ReligionLink.com is, by its own description, “a non-partisan service of Religion Newswriters” that is “by journalists, for journalists.” So, it’s understandable that they encourage religion writers to think further on the intersection of the comics-based genre of superheroes and religion in recognition of Superman’s 75th anniversary and new film. Clearly, Rao endorses this viewpoint, too.
However, the “background and expert sources” they claim to provide prove sadly lacking; though lengthy and exhaustive-looking, it reads as the result of Google searching and Amazon browsing rather than an actual, knowledgeable resource. Their list of recommended books leaves out any title that isn’t Judeo-Christian, and, similarly, their article list includes one mention of Islam in regards to coverage of The 99; likewise, their manifest of three dozen experts seems to only include one focusing on Arabs (the esteemed Fedwa Malti-Douglas) and one on occult practices (the weirdly unattributed Christopher Knowles). They even get Professor Malti-Douglas’s URL wrong!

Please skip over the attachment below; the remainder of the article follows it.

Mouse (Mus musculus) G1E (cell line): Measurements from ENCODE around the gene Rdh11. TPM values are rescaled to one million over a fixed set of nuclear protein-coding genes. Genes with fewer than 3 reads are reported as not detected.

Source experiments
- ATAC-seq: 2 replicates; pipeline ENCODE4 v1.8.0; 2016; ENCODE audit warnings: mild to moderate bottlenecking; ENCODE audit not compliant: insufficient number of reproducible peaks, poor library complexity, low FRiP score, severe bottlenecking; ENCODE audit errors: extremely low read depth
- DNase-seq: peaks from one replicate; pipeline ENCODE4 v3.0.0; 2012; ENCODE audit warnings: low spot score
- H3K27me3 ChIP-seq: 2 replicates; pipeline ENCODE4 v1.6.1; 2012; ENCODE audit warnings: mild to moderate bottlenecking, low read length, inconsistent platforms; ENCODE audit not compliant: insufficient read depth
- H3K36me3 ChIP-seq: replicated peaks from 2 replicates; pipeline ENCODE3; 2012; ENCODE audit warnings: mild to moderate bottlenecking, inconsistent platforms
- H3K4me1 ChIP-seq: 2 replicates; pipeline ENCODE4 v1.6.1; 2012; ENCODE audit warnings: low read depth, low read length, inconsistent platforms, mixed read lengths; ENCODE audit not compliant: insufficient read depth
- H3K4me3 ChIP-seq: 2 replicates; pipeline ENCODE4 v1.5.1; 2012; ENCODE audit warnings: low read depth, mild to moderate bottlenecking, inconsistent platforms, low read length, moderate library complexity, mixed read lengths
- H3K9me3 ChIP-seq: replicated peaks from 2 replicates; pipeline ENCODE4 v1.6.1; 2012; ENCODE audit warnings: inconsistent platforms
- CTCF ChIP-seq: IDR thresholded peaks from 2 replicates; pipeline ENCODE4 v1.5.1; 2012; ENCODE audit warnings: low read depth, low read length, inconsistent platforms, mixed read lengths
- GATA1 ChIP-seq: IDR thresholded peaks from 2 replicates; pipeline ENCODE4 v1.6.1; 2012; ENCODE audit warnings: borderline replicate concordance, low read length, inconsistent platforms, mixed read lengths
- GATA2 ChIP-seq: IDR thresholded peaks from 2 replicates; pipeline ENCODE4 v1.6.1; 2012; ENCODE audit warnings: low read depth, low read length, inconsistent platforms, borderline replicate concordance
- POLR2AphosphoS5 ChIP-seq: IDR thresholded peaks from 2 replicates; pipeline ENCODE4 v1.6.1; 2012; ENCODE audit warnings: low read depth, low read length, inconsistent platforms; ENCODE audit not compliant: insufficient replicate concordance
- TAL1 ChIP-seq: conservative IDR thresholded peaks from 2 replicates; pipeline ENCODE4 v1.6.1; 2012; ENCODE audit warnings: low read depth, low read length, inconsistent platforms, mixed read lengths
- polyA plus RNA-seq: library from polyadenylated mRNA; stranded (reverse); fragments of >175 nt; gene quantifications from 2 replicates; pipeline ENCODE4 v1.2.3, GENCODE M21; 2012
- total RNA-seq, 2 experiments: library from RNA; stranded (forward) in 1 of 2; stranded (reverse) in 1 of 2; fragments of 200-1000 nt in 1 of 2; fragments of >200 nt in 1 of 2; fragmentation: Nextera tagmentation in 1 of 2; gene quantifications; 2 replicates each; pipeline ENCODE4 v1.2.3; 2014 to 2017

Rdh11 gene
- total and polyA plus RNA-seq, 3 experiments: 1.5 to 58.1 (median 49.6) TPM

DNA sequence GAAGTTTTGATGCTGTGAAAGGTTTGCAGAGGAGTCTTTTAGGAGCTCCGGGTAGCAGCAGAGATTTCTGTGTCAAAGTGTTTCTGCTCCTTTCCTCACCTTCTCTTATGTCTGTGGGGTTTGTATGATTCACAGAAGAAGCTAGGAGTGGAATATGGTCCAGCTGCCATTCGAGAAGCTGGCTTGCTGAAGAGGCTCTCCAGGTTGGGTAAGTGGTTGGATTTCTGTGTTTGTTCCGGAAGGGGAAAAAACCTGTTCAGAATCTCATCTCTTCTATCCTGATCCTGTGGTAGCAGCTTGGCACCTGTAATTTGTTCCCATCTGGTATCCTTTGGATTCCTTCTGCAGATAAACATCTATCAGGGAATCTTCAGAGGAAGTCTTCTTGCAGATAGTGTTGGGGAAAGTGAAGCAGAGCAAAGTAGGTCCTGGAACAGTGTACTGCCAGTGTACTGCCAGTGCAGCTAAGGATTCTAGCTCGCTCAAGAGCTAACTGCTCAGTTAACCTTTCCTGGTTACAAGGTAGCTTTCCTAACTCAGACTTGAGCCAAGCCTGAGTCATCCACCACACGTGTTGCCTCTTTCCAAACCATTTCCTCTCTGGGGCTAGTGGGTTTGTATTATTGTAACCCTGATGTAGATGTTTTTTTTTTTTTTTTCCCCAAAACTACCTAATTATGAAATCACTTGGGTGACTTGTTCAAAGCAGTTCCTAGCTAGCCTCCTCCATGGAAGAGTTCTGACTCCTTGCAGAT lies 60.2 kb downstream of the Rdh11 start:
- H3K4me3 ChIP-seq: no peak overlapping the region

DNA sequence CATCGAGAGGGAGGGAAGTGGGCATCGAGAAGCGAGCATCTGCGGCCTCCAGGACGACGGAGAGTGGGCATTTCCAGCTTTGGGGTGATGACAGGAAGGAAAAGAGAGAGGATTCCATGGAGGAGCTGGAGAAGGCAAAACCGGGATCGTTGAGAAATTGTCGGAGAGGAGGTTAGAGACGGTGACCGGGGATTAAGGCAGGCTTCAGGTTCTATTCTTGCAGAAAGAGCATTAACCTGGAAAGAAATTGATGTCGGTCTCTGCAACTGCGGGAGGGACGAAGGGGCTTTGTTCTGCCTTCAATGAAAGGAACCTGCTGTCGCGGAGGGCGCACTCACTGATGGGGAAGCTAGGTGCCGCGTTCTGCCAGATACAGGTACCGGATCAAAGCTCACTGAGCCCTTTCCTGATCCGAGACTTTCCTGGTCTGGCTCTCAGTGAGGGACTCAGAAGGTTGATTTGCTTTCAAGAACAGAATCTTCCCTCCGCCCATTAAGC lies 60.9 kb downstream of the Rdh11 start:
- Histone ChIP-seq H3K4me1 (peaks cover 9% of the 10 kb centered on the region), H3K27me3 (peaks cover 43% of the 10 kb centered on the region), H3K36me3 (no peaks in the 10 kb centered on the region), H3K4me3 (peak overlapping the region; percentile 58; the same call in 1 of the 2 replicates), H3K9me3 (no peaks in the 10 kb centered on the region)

But it’s easy to criticize. What else should have been there? Well… Continue reading
The blogosphere frequently has a great deal to offer on comics & religion. Here’s a taste of what’s currently being covered at some other notable sites:
The Comic Book Bin‘s “Religion and Comics” section has two new offerings from two of their contributing voices. First, Hevre St-Louis examines the 14 Stations of the Cross as sequential art: “My point in arguing this simple premise about the 14 stations and comic art is of course to show how omnipresent and an important part of world culture the comic book is.” Then, Andy Frisk remains with Christianity as he looks at the character of Thor, naturally tied to pagan Nordic religions, as a “warrior Christ,” specifically highlighting the God of Thunder’s portrayal by Mark Millar in Ultimates 2 as the epitome of this vision.
The Apocalypse Plan
ComicAttack.net‘s “Comics Are My Religion” offers insights from Jeff Jackson, this month focusing on (mis)portayals of Revelation in comics. Fortunately, one new book, The Apocalypse Plan by Rafael Nieves and Dan Dougherty, seems to get it right, at least in a creative manner. “Nieves’s book is not a literal retelling of Revelation, although it does wrestle with the literal sensibilities that most interpreters give it.”
Steve Bergson’s Jewish Comics blog provides an extensive and impressive account of the 2011 San Diego Comic-Con (SDCC) from a Hebraic perspective. Bergson delivers details not only on the panels that relate to Judaism but also on high-profile creators with backgrounds or works pertaining to the faith.
Finally, Faith in Four Colors both gives its Swedish recommendation of Graven Images: Religion in Comic Books and Graphic Novels (also covered by Jackson last month) and puts out a call for people’s personal experiences with Chick Tracts. Information on how to respond is available at the blog site.